In case anyone is interested, these are my menus for this year:

Seder I – 8 adults
Appetizer: Gefilte Fish (A&B frozen gefilte fish, just boil up in a pot)
Soup: Chicken soup (my mother is making it this year)
Main: *Balsamic Herb Rubbed Chicken, p. 95 PBD
Side 1: Boiled Potatoes (it's become a regular at the Seder)
Side 2: *Sweet Potato Kugel (p. 173 TON)
Side 3: Boiled eggs (a custom)
I need a vegetable. Hm.
We don't serve a dessert at the Seder, and really don't eat a lot at the meal at all, since we eat so much matza and romaine lettuce at the Seder. So I keep the food pretty simple.

Lunch I – 6 adults
Appetizer: Sole Amandine x2, (EKC)
Soup: * Broccoli Soup (paper)
Main: * Balsamic Braised Brisket with Shallots and Potatoes, p. 134 PBD
Side 1: *Overnight Potato Kugel (bake before Yom Tov, then put in oven overnight after Seder)
Side 2: Zucchini-Kishke Kugel (Paper)
Side 3: Purple Cabbage Salad, p. 82 PBD
Dessert: Chocolate hazelnut torte (fabulous and decadent), chocolate bark (from mother-in-law)

Seder II – 8 adults
Appetizer: Salmon Gefilte Fish (also A&B; my in-laws love it)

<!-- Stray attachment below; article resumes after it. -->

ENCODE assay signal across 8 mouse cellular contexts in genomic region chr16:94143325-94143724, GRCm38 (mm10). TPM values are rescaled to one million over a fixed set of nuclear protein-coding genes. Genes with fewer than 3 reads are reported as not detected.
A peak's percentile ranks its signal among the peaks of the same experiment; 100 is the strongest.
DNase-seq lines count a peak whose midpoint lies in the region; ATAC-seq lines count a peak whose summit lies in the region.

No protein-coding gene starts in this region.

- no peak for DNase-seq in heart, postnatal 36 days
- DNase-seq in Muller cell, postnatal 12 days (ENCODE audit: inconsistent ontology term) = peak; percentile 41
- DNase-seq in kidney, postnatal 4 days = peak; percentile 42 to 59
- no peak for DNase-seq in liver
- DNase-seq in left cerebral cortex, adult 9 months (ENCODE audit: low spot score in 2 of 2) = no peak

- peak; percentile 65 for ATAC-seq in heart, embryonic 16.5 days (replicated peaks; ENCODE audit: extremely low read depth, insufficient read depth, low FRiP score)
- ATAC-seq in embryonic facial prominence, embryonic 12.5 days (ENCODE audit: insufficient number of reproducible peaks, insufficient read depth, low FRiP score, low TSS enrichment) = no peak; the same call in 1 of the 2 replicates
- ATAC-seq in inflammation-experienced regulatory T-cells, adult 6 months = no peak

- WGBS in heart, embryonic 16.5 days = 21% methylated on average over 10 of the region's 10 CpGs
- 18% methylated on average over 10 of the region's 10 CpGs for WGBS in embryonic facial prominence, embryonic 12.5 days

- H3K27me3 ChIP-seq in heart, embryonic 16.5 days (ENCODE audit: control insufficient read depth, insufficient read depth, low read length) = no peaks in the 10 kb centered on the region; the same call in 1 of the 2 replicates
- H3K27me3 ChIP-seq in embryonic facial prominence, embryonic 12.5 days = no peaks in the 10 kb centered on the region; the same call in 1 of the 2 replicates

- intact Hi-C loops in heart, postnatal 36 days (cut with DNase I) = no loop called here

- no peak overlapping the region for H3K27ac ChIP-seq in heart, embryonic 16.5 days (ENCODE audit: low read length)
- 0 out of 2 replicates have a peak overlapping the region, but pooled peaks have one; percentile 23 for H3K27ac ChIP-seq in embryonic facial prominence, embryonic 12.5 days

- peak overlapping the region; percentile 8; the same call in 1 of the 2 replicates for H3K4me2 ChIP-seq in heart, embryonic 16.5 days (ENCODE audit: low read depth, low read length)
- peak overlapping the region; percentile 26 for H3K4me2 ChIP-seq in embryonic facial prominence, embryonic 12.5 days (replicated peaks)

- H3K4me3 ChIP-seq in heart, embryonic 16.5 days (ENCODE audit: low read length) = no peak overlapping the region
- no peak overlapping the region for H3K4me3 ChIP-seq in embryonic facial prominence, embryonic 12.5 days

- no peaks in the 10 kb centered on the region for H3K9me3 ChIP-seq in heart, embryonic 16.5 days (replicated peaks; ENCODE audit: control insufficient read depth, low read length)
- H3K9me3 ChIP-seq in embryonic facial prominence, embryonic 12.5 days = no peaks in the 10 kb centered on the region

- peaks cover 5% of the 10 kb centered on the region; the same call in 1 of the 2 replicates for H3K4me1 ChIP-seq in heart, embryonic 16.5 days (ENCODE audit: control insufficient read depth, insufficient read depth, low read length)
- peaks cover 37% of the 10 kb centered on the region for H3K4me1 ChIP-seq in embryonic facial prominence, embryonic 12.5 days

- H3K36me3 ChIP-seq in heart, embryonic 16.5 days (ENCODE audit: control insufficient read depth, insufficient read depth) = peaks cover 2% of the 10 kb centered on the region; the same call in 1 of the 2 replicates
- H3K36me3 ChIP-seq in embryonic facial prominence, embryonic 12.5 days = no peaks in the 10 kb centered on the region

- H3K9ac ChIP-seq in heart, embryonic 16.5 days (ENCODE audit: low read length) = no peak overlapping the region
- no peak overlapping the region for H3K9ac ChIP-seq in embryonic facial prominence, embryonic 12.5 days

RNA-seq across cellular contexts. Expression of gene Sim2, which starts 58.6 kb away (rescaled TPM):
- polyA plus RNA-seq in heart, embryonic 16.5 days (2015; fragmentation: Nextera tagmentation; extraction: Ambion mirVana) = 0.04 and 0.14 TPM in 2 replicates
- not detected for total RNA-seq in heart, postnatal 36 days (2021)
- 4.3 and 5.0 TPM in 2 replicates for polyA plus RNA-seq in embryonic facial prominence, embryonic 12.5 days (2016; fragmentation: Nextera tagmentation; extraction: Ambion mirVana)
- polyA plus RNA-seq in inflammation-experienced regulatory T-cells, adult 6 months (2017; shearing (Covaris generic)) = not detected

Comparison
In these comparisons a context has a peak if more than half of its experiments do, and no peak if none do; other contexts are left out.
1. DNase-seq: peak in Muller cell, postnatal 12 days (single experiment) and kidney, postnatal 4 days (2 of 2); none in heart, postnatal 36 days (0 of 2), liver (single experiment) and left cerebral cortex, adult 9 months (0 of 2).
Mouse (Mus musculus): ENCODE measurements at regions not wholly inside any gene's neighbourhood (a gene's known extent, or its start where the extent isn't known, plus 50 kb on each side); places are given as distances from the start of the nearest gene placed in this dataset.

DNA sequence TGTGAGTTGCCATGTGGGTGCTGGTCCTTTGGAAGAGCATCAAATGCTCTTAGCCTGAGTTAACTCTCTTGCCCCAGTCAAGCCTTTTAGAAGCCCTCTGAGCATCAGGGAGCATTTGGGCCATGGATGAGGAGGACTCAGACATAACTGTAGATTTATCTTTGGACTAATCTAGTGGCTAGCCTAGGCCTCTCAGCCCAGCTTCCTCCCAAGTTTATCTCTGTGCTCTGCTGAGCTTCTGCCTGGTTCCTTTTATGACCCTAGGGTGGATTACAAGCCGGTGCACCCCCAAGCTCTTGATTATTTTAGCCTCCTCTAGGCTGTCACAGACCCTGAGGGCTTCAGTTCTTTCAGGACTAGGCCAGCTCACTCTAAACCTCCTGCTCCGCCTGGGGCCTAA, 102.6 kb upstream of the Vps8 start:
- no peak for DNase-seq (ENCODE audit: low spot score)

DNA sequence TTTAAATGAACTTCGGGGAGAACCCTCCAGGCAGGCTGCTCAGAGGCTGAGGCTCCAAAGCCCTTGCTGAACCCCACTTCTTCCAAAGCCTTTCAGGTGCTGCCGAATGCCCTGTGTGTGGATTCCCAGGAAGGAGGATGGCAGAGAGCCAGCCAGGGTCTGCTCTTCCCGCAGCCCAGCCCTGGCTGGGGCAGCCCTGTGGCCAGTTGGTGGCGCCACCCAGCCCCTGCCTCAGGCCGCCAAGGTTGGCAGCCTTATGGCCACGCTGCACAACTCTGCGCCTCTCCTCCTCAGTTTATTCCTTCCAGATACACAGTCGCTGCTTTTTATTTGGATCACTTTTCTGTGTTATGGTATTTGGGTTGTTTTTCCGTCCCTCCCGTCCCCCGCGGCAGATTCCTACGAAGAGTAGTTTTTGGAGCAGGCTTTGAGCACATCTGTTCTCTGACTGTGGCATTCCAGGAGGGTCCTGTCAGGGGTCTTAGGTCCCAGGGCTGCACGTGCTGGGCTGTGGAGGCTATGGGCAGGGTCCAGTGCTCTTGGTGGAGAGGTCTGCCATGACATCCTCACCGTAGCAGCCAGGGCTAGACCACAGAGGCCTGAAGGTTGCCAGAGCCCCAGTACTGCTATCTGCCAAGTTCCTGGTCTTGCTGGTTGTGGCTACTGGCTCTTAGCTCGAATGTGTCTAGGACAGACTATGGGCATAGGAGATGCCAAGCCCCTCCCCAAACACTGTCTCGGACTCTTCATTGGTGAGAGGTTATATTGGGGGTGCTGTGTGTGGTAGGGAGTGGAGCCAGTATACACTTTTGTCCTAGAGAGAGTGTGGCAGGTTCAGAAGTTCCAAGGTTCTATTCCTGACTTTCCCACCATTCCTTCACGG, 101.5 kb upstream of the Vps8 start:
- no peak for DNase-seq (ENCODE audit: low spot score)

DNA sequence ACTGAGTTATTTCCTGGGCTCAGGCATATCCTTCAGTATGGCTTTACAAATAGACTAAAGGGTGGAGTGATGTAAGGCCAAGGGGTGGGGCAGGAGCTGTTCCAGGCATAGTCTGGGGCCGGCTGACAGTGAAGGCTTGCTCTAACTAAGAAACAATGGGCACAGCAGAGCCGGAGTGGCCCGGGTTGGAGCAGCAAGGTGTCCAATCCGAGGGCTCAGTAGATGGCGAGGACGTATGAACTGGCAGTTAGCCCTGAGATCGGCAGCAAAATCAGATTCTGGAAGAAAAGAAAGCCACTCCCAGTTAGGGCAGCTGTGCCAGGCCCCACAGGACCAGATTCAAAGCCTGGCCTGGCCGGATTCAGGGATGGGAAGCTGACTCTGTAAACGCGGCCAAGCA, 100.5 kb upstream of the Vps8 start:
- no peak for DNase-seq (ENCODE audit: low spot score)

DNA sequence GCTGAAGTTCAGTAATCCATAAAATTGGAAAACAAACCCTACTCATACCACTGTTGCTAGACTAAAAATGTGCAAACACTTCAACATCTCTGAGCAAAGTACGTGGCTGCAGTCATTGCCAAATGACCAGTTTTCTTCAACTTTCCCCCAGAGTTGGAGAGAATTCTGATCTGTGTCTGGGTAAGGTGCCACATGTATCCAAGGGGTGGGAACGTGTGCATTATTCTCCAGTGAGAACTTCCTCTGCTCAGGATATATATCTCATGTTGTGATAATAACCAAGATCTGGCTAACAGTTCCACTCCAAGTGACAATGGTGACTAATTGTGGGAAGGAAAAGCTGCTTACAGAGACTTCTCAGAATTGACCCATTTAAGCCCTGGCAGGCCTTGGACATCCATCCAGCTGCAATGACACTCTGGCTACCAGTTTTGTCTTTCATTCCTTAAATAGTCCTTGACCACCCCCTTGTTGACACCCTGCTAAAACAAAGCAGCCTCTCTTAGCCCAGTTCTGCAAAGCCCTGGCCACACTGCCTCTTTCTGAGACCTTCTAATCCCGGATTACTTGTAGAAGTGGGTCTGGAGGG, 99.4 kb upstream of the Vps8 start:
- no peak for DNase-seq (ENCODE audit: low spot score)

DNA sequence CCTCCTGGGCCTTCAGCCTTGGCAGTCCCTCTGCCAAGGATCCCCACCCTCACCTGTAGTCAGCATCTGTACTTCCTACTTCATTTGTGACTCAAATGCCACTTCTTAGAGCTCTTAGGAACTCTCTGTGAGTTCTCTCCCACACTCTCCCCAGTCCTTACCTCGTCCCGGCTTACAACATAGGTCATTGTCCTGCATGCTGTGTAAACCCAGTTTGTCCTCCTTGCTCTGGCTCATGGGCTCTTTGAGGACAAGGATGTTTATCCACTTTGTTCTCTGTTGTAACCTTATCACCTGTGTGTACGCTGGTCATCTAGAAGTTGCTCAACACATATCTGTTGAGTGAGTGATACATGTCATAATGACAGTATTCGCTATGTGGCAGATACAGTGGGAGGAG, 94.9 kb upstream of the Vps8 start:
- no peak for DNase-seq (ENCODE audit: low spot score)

Soup: Chicken Soup w/knaidlach (matza balls)
Main: Glazed chicken (using Bartenura wine glaze that I discovered this year)
Side 1: * Vegetable Puree, p. 118 PBD (great alternative to mashed potatoes)
Side 2: Tzimmes, recipe doubled (S&S)
Side 3: to be determined

Lunch II – 3 Adults
Appetizer: Cantaloupe
Soup: Cream of Asparagus Soup, p. 47 PBD
Main: Pot Roast, p. 147 PBD, ½
Side 1: Roasted Caramelized Carrots, p. 206 PBD, ½
Side 2: leftover Potato Kugel
Dessert: Torte, Chocolate Crinkle Cookies (paper), raspberry sorbet

The little abbreviations after some items are the cookbook's initials, so I know where to look up the recipe.
PBD = Passover By Design. This is the newest, hottest Pesach cookbook on the market. Susie Fishbein has published several cookbooks (my favorite is Kosher by Design Entertains)